Farmhouse Market has been open for about six months now, and Kendra says they’ve been surprisingly profitable. They’ve given presentations to other communities in Minnesota on how to replicate their model; so far no one has bitten the bullet. This is also not the only model people are trying out to solve these issues in their own communities: In Kansas, the Rollin’ Grocer is a mobile market hoping to feed food insecure populations, and Savannah is also experimenting with a food truck that brings groceries to people at a discount.

No matter the new venue, the result is more people getting the food they need for themselves and their screaming babies—Swedish or otherwise.

Articles
AFP News Agency / Twitter

A study out of Belgium found that smart people are much less likely to be bigoted. The same study also found that people who are bigoted are more likely to overestimate their own intelligence.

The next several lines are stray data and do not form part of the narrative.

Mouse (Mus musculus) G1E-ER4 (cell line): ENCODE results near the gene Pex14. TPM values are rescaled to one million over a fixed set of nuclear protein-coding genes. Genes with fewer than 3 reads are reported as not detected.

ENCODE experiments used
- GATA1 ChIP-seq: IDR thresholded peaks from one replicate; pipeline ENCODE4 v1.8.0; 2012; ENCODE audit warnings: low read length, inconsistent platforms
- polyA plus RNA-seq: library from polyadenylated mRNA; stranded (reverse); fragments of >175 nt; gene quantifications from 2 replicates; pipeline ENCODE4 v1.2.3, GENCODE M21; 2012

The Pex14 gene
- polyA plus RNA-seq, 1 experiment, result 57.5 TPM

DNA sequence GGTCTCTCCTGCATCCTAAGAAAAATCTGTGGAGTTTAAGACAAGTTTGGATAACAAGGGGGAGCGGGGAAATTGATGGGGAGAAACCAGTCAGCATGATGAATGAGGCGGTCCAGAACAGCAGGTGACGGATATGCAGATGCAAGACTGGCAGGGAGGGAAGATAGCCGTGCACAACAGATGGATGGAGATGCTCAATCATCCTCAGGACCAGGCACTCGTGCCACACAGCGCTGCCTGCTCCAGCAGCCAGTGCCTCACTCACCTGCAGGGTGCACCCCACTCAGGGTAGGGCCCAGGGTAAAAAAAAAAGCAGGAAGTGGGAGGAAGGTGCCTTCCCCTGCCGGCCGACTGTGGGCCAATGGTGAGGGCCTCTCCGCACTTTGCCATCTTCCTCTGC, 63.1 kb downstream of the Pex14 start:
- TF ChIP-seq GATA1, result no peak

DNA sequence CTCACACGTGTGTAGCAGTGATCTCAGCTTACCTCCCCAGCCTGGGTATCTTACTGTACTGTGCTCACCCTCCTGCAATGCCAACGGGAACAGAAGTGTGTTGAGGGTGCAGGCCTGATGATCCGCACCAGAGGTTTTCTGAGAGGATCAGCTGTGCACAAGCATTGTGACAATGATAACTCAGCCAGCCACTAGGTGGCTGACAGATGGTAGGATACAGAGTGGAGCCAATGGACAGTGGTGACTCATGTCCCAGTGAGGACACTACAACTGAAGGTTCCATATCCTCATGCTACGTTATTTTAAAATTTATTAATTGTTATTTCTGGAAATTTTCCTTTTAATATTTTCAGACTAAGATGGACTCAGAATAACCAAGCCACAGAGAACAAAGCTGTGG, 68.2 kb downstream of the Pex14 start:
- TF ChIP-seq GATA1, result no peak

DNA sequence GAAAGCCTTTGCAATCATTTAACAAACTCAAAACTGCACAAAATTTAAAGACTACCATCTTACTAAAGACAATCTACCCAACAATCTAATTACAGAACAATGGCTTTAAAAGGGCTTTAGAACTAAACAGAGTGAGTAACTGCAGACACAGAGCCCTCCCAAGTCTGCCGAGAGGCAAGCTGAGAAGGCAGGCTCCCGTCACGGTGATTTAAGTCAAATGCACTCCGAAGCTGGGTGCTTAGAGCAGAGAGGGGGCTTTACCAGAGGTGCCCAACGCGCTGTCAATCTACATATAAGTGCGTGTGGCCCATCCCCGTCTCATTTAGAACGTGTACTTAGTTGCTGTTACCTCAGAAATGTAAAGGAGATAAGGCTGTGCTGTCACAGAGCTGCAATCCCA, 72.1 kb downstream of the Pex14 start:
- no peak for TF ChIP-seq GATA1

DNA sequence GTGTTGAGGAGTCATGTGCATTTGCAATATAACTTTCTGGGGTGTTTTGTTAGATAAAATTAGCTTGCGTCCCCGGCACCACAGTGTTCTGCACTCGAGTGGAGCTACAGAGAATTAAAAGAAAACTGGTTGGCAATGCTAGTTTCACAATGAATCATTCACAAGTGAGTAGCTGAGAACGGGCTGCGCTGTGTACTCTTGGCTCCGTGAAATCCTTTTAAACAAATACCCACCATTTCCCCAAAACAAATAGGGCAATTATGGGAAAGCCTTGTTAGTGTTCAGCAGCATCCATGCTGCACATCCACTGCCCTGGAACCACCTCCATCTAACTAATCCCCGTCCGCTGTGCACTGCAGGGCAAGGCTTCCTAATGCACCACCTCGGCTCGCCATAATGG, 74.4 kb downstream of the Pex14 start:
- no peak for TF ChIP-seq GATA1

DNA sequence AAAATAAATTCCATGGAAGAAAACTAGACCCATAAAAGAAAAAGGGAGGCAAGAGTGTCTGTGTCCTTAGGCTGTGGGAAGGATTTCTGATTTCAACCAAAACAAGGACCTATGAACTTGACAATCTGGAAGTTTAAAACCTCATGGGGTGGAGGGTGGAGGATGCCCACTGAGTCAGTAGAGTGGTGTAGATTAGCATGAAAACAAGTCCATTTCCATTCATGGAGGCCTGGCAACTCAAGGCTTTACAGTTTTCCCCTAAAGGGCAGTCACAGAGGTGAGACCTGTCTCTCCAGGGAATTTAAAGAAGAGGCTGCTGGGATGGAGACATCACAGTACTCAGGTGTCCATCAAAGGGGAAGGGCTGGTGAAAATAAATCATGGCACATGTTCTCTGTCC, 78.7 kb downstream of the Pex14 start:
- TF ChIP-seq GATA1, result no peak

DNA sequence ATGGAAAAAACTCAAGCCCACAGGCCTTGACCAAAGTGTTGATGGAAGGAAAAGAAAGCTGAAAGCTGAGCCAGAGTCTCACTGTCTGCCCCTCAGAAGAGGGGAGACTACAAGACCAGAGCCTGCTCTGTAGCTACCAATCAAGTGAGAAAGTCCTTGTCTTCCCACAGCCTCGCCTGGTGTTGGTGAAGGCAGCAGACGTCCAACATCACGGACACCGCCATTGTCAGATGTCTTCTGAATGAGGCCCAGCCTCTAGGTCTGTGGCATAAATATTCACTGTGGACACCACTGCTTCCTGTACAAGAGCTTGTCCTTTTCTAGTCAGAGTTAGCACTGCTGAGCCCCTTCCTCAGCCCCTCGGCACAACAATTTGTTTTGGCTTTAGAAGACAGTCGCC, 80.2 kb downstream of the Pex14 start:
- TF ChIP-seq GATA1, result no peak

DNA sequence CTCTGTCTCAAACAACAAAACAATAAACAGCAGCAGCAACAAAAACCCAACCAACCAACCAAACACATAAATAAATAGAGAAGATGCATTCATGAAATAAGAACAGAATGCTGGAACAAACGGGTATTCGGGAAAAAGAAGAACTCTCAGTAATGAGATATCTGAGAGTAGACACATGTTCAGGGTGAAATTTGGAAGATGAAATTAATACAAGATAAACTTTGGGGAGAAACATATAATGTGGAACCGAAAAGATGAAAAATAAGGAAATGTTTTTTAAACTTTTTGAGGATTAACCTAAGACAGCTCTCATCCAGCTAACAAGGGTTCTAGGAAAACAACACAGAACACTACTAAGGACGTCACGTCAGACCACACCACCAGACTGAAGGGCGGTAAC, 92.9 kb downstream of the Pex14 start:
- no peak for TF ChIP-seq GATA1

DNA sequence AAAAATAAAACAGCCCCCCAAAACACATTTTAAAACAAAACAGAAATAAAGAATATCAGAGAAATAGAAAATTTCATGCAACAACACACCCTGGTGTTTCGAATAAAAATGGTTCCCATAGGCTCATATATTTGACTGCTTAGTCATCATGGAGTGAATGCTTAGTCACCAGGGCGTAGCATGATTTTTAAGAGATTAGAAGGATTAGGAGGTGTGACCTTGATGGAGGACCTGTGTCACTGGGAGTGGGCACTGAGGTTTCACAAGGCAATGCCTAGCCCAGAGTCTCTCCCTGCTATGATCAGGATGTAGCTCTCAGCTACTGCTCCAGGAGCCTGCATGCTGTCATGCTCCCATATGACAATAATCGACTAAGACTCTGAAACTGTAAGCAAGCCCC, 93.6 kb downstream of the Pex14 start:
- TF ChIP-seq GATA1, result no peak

A horrifying story out of Germany is a perfect example of this truth on full display: an anti-Semite was so dumb the was unable to open a door at the temple he tried to attack.

On Wednesday, October 9, congregants gathered at a synagogue in Humboldtstrasse, Germany for a Yom Kippur service, and an anti-Semite armed with explosives and carrying a rifle attempted to barge in through the door.

Keep Reading Show less
Communities
via Andi-Graf / Pixabay

The old saying goes something like, "Possessions don't make you happy." A more dire version is, "What you own, ends up owning you."

Are these old adages true or just the empty words of ancient party-poopers challenging you not to buy an iPhone 11? According to a new study of 968 young adults by the University of Arizona, being materialistic only brings us misery.

The study examined how engaging in pro-environmental behaviors affects the well-being of millenials. The study found two ways in which they modify their behaviors to help the environment: they either reduce what they consume or purchase green items.

Keep Reading Show less
Culture